The Cause-Effect Graphing process is an iterative one. You generally graph, review the results, and tune the graph until you are sure the requirements are solid and that the graph reflects those requirements. You then implement the test cases. When you commit to building the executable tests you want to ensure that RBT knows that this set of tests is the one you are implementing. This will allow you to protect your investment in these tests.
If RBT if aware of existing tests, it can evaluate those tests as the requirements and graph change. How much coverage do the old tests give you? What new tests will you need? What modifications have to be made to the old tests? RBT can answer those questions for you.
Therefore, RBT gives you a number of options in generating test cases.
The Run New option will design a new set of tests based on the graph you have just entered.
The Run Old option will evaluate the coverage of a set of existing tests against the current version of the graph.
The Run Both option will evaluate the coverage of a set of existing tests and then supplement these tests to complete the coverage of the graph.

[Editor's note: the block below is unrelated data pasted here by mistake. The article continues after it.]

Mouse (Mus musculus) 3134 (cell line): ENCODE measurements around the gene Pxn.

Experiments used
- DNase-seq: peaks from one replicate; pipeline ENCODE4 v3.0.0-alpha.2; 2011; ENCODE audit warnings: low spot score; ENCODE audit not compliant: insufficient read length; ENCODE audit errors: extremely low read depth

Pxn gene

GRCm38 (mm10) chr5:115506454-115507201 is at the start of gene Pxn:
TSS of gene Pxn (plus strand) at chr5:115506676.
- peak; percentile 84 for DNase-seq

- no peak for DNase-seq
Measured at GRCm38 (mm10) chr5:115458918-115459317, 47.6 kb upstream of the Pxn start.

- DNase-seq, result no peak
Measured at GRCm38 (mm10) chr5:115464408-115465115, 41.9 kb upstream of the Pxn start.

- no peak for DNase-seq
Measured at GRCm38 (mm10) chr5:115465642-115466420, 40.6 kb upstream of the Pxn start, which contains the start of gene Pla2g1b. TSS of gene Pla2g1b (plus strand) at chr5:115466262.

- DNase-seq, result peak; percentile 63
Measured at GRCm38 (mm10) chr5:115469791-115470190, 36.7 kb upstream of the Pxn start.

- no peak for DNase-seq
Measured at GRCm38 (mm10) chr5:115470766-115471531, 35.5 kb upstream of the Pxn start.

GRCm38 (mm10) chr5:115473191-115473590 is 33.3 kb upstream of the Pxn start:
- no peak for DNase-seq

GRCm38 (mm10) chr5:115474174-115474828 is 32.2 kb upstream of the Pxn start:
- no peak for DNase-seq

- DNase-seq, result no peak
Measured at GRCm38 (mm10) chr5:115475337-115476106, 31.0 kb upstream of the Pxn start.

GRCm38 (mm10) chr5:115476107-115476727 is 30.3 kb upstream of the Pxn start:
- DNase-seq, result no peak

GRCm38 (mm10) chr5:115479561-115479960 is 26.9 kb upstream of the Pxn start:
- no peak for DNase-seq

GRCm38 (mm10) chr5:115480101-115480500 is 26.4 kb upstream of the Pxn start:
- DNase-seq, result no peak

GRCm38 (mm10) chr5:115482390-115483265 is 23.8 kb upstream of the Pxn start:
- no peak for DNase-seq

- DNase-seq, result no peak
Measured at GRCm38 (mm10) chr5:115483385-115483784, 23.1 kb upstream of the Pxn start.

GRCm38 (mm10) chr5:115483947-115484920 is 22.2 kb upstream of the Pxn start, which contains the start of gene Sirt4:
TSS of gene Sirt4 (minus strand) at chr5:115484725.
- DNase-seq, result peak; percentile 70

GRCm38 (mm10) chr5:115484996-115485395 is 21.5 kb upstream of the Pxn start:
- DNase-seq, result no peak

Note: This feature can be used to factor in test cases that were not designed by RBT. There is a dialog for allowing the user to tell RBT about existing test cases, regardless of their source.
When planning the testing phase, it is important to understand the functional coverage of each test case, as well as the state of each node in each test case. RBT provides two matrix views that show this information in detail. The Coverage Matrix shows which functional variations are covered by each test. It also illustrates that every test exercises at least one functional variation not covered by any other test. Using this matrix, the test team can be sure that they are testing 100% of the application's functionality. RBT's Definition Matrix summarizes the input and output conditions included in each of the test cases generated by RBT. Both of these matrixes may be exported to Excel for further annotation by the tester.